I am not a fearful person. Last year, I was ill enough that I thought I would die; I made my peace with it. This experience was useful. It taught me what I find important in life. The certainty that I would die made life feel like a second chance, to be used more wisely than the life before. Fitzgerald said this wouldn't happen; I'm American, and should get no second act, after wantonly wasting the first. It put things into perspective. If one doesn't fear death, or value life, then one can't really be threatened or coerced.
In a bit of holiday downtime, I'm planning what I'd like to do in 2019. Beeminder is having a New Year's Resolution Survivor competition, with contestants listed here. The basic idea is to commit to a goal for the whole year of 2019, and stick to it throughout. I've decided to enter with three different goals:
Lately I’ve been thinking about free will. This is in part thanks to Sam Harris, who has been examining the topic in his new Waking Up app. He seems especially interested in the fact that we seem to have little influence on which thoughts appear in consciousness. We hear sounds, but we don’t produce them in consciousness. We think thoughts, but we don’t produce them either; there’s a sense in which they happen to us.
This weekend I finished Cal Newport's So Good They Can't Ignore You. Much of it rings true for me. Although it's intended to motivate and to help one maximise career potential, it can also be painful to read, since it can highlight one's career missteps. Or at least it has thrown my mistakes into high relief. Nevertheless I'm very glad to have read it. It is an easy book to outline as Newport clearly delineates the constituent ideas into rules, so I'll summarise them and explain how I reacted to each of them in turn.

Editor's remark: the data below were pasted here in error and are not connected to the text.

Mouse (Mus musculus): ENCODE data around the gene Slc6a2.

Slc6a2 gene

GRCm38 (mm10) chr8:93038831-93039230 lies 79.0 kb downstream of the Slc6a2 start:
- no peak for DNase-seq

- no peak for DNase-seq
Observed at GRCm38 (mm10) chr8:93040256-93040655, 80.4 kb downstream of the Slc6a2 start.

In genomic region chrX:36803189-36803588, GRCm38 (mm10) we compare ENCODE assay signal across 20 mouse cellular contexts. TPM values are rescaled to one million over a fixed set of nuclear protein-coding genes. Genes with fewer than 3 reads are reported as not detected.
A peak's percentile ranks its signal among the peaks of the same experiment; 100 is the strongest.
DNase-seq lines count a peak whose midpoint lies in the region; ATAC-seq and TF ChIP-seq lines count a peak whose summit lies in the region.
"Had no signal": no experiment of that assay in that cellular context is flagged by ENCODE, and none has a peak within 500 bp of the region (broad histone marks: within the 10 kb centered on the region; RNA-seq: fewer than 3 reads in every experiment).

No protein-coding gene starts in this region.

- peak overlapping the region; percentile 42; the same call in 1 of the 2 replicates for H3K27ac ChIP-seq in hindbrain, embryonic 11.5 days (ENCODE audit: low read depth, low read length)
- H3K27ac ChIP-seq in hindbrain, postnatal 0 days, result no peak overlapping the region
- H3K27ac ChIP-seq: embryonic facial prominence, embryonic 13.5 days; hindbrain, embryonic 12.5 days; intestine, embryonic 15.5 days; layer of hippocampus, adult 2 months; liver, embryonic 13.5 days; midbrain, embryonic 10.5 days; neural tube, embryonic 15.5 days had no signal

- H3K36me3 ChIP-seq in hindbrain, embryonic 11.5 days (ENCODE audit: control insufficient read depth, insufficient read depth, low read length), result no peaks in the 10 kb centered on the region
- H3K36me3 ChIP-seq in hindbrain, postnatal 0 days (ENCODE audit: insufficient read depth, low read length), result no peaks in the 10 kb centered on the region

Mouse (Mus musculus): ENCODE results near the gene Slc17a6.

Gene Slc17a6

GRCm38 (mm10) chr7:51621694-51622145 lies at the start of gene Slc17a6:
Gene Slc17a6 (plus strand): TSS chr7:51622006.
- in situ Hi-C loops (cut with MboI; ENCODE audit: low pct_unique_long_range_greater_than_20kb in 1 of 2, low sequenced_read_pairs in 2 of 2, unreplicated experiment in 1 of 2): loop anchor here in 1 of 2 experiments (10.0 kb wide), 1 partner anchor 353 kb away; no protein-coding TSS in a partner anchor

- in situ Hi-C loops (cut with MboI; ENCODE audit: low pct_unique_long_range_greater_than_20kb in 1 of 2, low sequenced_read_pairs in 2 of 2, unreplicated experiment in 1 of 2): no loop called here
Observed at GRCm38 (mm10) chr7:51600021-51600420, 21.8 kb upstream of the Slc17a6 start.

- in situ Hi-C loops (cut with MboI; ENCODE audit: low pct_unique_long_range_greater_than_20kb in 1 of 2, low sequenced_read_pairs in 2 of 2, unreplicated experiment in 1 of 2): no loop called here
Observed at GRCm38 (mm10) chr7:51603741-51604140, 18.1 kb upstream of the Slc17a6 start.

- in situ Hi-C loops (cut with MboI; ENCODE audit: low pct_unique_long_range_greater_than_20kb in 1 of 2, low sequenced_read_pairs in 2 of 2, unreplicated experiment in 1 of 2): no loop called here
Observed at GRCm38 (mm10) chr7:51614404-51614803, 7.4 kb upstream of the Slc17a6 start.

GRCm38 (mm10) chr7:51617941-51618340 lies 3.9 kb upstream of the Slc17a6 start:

I recently read Derek Sivers' Anything You Want: 40 Lessons for a New Kind of Entrepreneur. I can't remember how I came across it, but the subtitle was not (and is not) particularly promising. Some sort of glorified set of bulletpoints, I thought, aimed at businesspeople. I was surprised, then, to find such a moving and eloquent account of discovery, something closer to Marcus Aurelius than to the tepidly inspirational listicle I'd expected.
Last night we had our second meeting of the new discussions I'm holding, called Through a Glass Darkly. It went exceedingly well; I wrote at some length about what we discussed.
I've also hosted an internal debate about whether to continue writing publicly in December, and if so, the frequency at which I ought to post. November's barrage, though not always great, led to six articles of reasonable interest, and I imagine there's an inevitable ratio of chaff to wheat that mandates a minimum amount of writing. What I mean is that if I'm not writing all the time, it's unlikely I'll write anything worthwhile. And while I write every day for myself, what I write in a journal is not as polished as what I write for the consumption of a public, however potential, however small. I've spoken to someone else who wrote publicly every day for three years, and he reported that it massively increased his ability to have ideas.
My final hours of sobriety; our revels now are starting. Tonight I've got a friend's birthday followed by a Christmas party, and I fully intend to have craft beer at midnight to celebrate the completion of my ascetic month.
On my penultimate dry day, I'm writing in an empty pub on Tottenham Court Road, where the staff knows me, as I used to work nearby. I'm in a pub because, although I'd secured a coveted seat in the excellent TAP Coffee No. 114, the tiny venue lacks a loo, and I'd had to drink two litres of water at the hospital.